The presumed complexity and rigidity of all-in-one
Is the implementation of all-in-one more complex compared to best-of-breed? More complex in IT involvement, time and connecting the dots? Not necessarily. All-in-one is never a Big Bang implementation. Starting with an MVP you work your way down your implementation roadmap to the desired end-state. Creating transparency down the implementation timeline: when to buy or activate the relevant licenses. And how to plot your project in the company’s IT calendar for required resources from their end. Solutions that come with a big array of functionality usually have a steeper learning curve than those that do not. Are they,
consequently, more complex and rigid? E.g. creating more sophisticated, personalized emails, for example, require scripting. Whether you work all-in-one or best-of-breed. The root cause of perceived complexity is end-user enablement. Train them to get the most out of the platform. That is where a trusted marketing and implementation partner can add value. To show them how to do it, then work side by side while building up the center of expertise and knowledge among end-users in the client’s organization.
With regards to such things as lack of flexibility in dashboarding and reporting to manage your operations, that really depends on how you access the data. From a data warehouse? Or do you have to pull the data from individual data sources, to create and prepare a dataset for dashboarding? That can be equally rigid and labor-intensive in a best-of-breed environment.
Lower satisfaction among all-in-one users
Holistic Email Marketing’s vendor satisfaction survey reveals lower satisfaction levels among all-in-one users versus best-of-breed ESPs. Lower in terms of unhappiness about the costs, complexity, customer service and the percentage of available features used. Even though I must be careful making statements without knowing the research criteria, I can say end-user enablement will do the trick. If dedicated partners would have supported them in building the knowledge and capabilities, I bet the outcome would have been a whole lot different. Including the business case.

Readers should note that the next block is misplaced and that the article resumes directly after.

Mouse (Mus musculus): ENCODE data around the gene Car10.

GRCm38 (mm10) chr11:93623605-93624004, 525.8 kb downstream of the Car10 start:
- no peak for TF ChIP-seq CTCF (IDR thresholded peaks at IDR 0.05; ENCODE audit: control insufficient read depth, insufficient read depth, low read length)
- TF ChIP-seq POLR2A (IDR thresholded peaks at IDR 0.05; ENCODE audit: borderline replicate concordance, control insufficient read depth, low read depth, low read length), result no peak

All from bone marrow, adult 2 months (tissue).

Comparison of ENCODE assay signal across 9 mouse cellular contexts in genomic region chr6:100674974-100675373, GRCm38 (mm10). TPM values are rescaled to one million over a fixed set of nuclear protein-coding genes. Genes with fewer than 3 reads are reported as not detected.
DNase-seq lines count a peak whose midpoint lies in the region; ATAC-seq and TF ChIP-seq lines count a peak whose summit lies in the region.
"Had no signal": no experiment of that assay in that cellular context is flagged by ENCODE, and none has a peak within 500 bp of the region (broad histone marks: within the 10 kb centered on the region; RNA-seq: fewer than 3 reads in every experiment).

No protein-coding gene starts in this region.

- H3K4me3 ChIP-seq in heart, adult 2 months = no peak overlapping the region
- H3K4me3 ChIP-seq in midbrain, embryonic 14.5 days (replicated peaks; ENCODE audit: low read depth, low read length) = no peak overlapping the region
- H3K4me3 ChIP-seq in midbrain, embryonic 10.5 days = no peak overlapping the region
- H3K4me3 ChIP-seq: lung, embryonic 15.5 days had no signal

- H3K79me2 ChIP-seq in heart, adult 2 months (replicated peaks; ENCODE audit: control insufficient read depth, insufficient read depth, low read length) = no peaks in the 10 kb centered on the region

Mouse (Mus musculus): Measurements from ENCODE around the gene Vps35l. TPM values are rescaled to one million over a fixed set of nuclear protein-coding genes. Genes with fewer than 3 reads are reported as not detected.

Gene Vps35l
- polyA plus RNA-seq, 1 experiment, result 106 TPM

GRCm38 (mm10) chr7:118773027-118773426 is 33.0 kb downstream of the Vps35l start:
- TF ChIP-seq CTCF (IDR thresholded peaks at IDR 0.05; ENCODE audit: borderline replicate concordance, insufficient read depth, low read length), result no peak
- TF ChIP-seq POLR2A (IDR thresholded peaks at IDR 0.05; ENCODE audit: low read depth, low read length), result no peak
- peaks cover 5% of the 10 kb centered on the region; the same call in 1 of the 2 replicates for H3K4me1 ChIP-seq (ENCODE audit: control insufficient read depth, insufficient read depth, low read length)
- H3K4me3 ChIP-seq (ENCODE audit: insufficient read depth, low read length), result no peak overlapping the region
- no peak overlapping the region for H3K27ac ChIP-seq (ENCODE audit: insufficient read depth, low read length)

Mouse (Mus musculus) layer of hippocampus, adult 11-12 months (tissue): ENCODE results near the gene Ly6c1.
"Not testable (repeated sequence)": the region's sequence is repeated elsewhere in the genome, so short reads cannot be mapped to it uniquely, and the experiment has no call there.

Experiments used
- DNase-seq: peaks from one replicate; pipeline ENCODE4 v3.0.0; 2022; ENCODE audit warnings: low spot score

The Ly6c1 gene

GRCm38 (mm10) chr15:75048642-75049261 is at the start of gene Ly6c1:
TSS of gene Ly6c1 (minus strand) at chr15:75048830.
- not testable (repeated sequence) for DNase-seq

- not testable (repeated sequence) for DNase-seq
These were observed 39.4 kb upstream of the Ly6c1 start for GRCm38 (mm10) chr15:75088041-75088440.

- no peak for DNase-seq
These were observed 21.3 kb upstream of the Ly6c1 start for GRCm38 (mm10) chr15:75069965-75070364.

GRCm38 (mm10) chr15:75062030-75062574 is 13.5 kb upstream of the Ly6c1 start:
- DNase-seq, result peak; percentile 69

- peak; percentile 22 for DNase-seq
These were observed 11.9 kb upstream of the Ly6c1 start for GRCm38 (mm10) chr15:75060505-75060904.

So, is all-in-one the best choice after all?
Not by definition. But all-in-ones are worth investigating. As we all know they are the result of acquisitions over the past years. Which means they are not yet fully integrated. Although some vendors, such as Salesforce, are making tremendous progress. Vendors where you can also cater for specific customizations, offered by partners via the AppExchange. And specialized support
of all sorts. Yes, they usually are more costly than best-of-breed solutions. Although there is no such thing as a MSRP. Still, don’t treat it as an out-of-pocket expense. Look upon it as an investment in stronger ROI and happy people buying your products and services for some time to come. Neglect the vendors praying for their own parish, making the alternative scenarios look bad. Do the math.